Speculation raged on-and-off for the past three years, passed on to my class when we moved up from junior high: just what was up with these two? Though no one saw them in class, they were always the center of attention when it came to pimping out the school via shows like this. Hell, they performed the morning announcements. The going theory as to the source of their influence was that they were the illegitimate children of our assistant principal. While that provided an explanation for their carte blanche, it did fail to consider that Kelso Amboy was a memorial high school, not a feudal estate. Another theory was that Cal and Hez simply volunteered for any responsibilities they carried out. No one knew for certain, however, and the consensus was that their origins would remain a mystery...
"Jeez, you'd think they'd realize by now: no one wants to go to this stupid thing."
I flinched away from the horrible, squeaky voice shrieking in my ear; Agnes had managed to sneak up close, creeping cat-like on her creepy little feet.
"Hey, Aggie." I pitched my voice over the roar of the gathered crowd. "What's up with you this fine morning?"
She brushed a strand of dark hair away from of her glasses. "Fine morning indeed, when it starts out with the untempered screeching of a thousand capitalist stooges, making fools of themselves in an effort to partially fund a bankrupt school system. But think no more upon these fools, for I have matters of import to speak of with you."
I blinked, the beach ball of my mind spinning as I parsed her verbose declaration; it was far too early in the morning for her overly-complex verbiage. "Could I get that in plain English, please?"
She chuffed out her breath and rolled her eyes. "I want to talk to you about something; it's important."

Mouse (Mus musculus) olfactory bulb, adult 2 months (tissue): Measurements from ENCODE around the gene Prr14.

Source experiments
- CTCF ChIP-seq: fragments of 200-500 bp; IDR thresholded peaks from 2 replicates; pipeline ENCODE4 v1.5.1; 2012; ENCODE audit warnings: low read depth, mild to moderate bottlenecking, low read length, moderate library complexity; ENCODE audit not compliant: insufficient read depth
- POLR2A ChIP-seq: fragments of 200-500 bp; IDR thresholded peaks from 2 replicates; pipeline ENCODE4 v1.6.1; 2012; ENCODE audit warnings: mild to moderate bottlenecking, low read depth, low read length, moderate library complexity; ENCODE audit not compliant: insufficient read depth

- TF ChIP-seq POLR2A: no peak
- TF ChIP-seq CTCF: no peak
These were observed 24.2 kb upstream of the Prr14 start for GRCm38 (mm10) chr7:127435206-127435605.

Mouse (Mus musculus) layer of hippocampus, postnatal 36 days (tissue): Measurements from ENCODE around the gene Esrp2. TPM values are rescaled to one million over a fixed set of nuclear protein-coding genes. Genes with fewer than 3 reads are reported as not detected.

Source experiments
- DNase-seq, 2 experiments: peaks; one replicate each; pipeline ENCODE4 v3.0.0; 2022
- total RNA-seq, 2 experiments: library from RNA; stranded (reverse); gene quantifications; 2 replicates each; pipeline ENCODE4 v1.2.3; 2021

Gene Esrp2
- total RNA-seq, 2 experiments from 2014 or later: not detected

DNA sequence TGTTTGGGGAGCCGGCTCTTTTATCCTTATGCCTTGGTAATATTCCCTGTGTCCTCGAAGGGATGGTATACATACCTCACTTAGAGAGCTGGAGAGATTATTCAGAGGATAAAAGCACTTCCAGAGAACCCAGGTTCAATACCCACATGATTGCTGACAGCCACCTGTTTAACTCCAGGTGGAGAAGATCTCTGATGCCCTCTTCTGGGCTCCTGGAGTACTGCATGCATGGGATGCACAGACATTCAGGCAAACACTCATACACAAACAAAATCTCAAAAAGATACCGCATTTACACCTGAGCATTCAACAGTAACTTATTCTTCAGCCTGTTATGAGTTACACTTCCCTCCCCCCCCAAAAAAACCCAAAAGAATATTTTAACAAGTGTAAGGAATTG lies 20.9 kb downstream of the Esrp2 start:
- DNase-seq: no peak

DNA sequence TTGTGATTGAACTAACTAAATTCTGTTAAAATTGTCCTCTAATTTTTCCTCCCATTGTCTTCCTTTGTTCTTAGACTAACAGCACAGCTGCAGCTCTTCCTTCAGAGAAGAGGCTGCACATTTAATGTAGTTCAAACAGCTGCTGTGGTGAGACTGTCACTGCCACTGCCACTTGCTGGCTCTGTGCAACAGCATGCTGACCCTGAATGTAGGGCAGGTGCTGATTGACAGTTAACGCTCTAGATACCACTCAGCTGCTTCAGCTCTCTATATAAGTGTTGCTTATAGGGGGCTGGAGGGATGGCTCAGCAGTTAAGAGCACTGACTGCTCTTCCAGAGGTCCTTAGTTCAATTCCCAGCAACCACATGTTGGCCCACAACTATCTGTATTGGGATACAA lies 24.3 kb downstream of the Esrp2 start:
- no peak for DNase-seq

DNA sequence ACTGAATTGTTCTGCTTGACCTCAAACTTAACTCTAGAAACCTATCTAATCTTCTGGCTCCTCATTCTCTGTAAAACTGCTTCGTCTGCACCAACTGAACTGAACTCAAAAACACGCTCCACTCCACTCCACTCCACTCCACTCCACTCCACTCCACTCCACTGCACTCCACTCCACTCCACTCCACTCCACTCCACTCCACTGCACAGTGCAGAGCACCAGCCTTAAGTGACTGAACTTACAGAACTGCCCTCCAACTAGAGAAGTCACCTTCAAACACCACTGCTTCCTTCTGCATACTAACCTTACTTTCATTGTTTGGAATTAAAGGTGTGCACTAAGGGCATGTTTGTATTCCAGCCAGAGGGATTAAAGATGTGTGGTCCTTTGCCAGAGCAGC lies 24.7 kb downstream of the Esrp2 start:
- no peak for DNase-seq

Ah, so much clearer. I was about to acquiesce to her request for parlay when I heard a tremendous crash coming from behind me. "Oh, yeah? Do tell."
"Do you have any plans for this summer?" Agnes asked. She was positively vibrating with excited energy.
Before I could answer, there were screams of terror from the direction of the sign. I pivoted away from Anges, fighting for balance on the uneven embankment, and beheld the chaos that had consumed the crowd.
"If you do have plans," Agnes continued, "cancel them now. Because I got tickets to Bluker's Creek!"
I failed to react to what Agnes said. Perhaps it was the spectacle of Cal crowd surfing upon the cheerleader squad. Perhaps it was because Hez's pants had caught fire, and he now rolled about, trying to smother the flames.
"Jo?" Agnes prompted.
The cheerleaders beneath Cal bucked, tossing him into the air. He soared for a good ten feet before coming down atop Hez, smothering the fire. The crowd roared in approval.
"Hello, Earth to Joanna. You in there?"
"Huh?" I looked back up the slope at Agnes. She bounced on the balls of her feet, trembling hands clutched in front of her, eyes wide with ill-contained excitement behind her thick glasses. On the whole she was, dare I say it, giddy as a school girl.